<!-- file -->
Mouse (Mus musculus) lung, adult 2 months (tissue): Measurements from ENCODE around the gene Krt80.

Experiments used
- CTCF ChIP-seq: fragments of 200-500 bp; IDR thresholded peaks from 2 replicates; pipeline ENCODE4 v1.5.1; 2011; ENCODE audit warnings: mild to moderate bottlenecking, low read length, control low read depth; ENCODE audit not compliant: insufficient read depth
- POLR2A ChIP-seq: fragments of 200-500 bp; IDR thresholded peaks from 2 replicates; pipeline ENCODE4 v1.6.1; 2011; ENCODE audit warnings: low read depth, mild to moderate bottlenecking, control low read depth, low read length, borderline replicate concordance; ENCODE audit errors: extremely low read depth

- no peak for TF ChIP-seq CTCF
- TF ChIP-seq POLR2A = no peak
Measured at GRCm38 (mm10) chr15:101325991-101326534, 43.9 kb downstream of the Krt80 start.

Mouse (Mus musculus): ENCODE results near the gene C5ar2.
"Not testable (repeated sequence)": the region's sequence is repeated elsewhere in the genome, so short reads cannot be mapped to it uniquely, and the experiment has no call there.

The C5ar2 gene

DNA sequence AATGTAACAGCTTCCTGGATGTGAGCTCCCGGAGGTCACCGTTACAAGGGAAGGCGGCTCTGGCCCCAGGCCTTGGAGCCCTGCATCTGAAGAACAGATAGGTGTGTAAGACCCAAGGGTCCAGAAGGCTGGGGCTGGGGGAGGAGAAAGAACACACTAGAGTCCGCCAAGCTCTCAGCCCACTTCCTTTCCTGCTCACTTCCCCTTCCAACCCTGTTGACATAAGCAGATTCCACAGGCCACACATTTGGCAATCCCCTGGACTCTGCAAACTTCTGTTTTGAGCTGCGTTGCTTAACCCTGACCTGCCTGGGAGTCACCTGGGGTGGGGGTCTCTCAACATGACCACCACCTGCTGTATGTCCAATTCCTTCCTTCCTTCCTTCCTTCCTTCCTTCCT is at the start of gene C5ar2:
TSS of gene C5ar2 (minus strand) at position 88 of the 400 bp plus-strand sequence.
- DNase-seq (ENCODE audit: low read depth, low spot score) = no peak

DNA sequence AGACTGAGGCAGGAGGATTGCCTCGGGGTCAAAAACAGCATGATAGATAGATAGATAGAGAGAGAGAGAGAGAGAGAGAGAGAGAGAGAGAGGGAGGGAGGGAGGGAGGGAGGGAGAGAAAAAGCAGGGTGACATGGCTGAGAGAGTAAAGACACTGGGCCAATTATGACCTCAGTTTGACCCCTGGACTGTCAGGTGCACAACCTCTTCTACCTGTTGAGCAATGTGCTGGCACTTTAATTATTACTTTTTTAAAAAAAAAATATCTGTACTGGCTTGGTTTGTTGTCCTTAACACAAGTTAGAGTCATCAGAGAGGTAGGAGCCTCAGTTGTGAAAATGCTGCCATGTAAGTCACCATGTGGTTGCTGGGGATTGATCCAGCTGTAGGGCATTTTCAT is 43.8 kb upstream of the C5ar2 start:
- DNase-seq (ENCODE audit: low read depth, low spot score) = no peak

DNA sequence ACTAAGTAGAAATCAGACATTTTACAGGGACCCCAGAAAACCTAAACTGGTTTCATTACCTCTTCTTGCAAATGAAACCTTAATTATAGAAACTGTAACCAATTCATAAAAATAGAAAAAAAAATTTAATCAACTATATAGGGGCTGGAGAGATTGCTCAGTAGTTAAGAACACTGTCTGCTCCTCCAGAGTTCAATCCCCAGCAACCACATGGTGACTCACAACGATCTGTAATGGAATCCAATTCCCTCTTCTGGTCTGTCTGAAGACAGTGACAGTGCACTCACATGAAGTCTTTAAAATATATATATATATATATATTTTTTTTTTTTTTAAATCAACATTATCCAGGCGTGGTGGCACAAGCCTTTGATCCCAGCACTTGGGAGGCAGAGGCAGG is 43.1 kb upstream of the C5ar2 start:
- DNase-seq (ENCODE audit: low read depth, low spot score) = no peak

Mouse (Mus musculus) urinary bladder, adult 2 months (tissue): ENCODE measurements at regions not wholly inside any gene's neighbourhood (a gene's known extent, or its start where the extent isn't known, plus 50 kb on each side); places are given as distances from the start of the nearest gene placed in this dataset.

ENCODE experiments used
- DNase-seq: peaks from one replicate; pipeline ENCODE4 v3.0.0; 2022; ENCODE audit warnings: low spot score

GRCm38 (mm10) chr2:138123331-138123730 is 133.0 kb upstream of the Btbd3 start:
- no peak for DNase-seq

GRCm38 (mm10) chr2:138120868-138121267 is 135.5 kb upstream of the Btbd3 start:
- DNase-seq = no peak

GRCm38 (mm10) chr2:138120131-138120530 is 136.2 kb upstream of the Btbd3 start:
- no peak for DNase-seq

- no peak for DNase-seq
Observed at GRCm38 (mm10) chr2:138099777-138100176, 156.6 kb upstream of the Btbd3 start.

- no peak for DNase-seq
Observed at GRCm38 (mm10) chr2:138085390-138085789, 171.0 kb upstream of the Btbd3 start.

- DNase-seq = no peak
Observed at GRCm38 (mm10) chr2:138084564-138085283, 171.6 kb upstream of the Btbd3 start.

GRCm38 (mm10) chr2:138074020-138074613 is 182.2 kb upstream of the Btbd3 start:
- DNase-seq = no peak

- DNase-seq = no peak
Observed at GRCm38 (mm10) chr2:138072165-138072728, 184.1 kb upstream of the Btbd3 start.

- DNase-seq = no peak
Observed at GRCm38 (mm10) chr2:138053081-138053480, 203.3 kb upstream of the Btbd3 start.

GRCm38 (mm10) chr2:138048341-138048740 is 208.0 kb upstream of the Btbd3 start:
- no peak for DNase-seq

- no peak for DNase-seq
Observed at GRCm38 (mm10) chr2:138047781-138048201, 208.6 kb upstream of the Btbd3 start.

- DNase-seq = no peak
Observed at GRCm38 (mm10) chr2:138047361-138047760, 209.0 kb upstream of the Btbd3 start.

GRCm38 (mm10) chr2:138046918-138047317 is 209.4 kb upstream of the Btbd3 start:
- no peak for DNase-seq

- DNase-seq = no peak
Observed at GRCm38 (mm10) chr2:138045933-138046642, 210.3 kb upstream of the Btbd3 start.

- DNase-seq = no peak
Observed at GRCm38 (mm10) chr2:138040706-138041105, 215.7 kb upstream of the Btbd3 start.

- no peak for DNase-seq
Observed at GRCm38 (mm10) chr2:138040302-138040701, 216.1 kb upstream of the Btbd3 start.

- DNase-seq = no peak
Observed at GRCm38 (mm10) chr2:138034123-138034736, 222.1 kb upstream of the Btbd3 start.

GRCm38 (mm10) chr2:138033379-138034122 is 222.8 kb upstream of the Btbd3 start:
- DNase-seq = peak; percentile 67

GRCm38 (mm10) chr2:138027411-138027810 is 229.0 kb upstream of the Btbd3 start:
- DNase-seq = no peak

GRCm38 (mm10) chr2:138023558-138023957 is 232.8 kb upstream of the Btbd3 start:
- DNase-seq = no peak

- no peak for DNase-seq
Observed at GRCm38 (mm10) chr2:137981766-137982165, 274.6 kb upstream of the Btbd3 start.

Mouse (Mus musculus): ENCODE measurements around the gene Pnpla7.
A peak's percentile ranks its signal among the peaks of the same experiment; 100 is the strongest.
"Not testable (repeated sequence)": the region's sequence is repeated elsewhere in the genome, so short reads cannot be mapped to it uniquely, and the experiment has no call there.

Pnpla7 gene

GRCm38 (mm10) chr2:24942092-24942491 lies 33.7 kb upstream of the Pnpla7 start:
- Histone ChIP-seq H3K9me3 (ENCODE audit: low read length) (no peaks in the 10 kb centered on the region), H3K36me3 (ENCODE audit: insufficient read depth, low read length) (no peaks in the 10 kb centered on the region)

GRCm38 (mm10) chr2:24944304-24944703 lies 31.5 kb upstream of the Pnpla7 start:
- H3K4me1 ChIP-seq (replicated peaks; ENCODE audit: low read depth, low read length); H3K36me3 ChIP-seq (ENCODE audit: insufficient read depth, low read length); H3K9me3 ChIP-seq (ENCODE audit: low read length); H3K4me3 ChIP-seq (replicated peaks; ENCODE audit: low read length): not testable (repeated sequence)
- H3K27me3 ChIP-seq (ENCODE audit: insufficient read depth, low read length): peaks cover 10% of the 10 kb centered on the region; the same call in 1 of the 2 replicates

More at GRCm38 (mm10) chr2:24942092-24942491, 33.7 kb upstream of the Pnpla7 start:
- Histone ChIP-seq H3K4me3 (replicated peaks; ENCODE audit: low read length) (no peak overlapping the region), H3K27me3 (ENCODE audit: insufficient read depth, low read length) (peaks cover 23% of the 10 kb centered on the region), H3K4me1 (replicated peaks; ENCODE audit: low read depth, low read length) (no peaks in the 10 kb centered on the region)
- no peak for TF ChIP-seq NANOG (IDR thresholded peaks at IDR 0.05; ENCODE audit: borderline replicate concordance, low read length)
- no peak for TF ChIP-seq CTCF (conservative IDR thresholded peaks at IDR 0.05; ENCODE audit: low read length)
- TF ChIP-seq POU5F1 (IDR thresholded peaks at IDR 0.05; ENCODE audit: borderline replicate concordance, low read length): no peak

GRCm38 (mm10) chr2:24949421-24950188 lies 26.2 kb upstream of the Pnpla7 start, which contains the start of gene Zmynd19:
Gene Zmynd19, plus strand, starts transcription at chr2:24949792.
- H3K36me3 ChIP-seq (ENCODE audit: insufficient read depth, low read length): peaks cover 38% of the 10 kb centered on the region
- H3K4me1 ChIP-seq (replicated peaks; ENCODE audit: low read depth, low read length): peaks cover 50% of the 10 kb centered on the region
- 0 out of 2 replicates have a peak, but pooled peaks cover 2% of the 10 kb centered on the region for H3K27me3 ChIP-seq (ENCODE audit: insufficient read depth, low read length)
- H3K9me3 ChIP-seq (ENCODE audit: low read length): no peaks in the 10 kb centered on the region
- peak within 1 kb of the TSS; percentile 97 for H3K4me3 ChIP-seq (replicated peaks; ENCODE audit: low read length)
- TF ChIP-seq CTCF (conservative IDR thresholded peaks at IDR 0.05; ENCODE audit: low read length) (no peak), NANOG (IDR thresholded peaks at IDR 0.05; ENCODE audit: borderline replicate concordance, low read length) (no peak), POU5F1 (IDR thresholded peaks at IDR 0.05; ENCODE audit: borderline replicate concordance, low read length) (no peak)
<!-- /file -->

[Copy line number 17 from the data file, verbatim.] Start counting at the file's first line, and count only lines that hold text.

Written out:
- DNase-seq (ENCODE audit: low read depth, low spot score) = no peak